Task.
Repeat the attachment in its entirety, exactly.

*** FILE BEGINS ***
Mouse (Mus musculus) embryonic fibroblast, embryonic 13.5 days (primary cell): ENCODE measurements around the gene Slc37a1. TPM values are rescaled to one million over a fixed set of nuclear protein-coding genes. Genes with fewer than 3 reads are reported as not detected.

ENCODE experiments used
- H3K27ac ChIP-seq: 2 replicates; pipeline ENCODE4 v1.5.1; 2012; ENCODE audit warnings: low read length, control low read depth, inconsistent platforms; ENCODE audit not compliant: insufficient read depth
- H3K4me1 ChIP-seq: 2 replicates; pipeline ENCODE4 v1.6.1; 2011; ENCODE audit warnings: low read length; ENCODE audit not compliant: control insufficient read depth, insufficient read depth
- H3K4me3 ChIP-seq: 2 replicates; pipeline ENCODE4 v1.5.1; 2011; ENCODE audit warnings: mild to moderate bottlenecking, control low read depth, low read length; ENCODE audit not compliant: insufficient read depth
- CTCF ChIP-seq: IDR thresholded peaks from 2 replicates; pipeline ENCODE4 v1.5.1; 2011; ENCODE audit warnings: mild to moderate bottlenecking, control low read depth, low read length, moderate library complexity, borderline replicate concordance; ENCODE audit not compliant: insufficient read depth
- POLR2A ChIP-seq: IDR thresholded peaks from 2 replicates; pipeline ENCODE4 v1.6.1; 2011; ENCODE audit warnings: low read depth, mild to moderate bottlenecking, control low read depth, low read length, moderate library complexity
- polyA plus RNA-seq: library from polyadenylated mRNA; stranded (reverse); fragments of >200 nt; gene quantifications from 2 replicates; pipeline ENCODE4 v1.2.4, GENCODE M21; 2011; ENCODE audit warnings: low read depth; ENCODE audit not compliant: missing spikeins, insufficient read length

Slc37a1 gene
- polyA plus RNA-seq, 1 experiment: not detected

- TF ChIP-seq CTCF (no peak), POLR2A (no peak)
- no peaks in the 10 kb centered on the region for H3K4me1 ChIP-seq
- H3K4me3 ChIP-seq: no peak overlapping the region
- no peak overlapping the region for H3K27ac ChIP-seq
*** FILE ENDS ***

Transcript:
Mouse (Mus musculus) embryonic fibroblast, embryonic 13.5 days (primary cell): ENCODE measurements around the gene Slc37a1. TPM values are rescaled to one million over a fixed set of nuclear protein-coding genes. Genes with fewer than 3 reads are reported as not detected.

ENCODE experiments used
- H3K27ac ChIP-seq: 2 replicates; pipeline ENCODE4 v1.5.1; 2012; ENCODE audit warnings: low read length, control low read depth, inconsistent platforms; ENCODE audit not compliant: insufficient read depth
- H3K4me1 ChIP-seq: 2 replicates; pipeline ENCODE4 v1.6.1; 2011; ENCODE audit warnings: low read length; ENCODE audit not compliant: control insufficient read depth, insufficient read depth
- H3K4me3 ChIP-seq: 2 replicates; pipeline ENCODE4 v1.5.1; 2011; ENCODE audit warnings: mild to moderate bottlenecking, control low read depth, low read length; ENCODE audit not compliant: insufficient read depth
- CTCF ChIP-seq: IDR thresholded peaks from 2 replicates; pipeline ENCODE4 v1.5.1; 2011; ENCODE audit warnings: mild to moderate bottlenecking, control low read depth, low read length, moderate library complexity, borderline replicate concordance; ENCODE audit not compliant: insufficient read depth
- POLR2A ChIP-seq: IDR thresholded peaks from 2 replicates; pipeline ENCODE4 v1.6.1; 2011; ENCODE audit warnings: low read depth, mild to moderate bottlenecking, control low read depth, low read length, moderate library complexity
- polyA plus RNA-seq: library from polyadenylated mRNA; stranded (reverse); fragments of >200 nt; gene quantifications from 2 replicates; pipeline ENCODE4 v1.2.4, GENCODE M21; 2011; ENCODE audit warnings: low read depth; ENCODE audit not compliant: missing spikeins, insufficient read length

Slc37a1 gene
- polyA plus RNA-seq, 1 experiment: not detected

- TF ChIP-seq CTCF (no peak), POLR2A (no peak)
- no peaks in the 10 kb centered on the region for H3K4me1 ChIP-seq
- H3K4me3 ChIP-seq: no peak overlapping the region
- no peak overlapping the region for H3K27ac ChIP-seq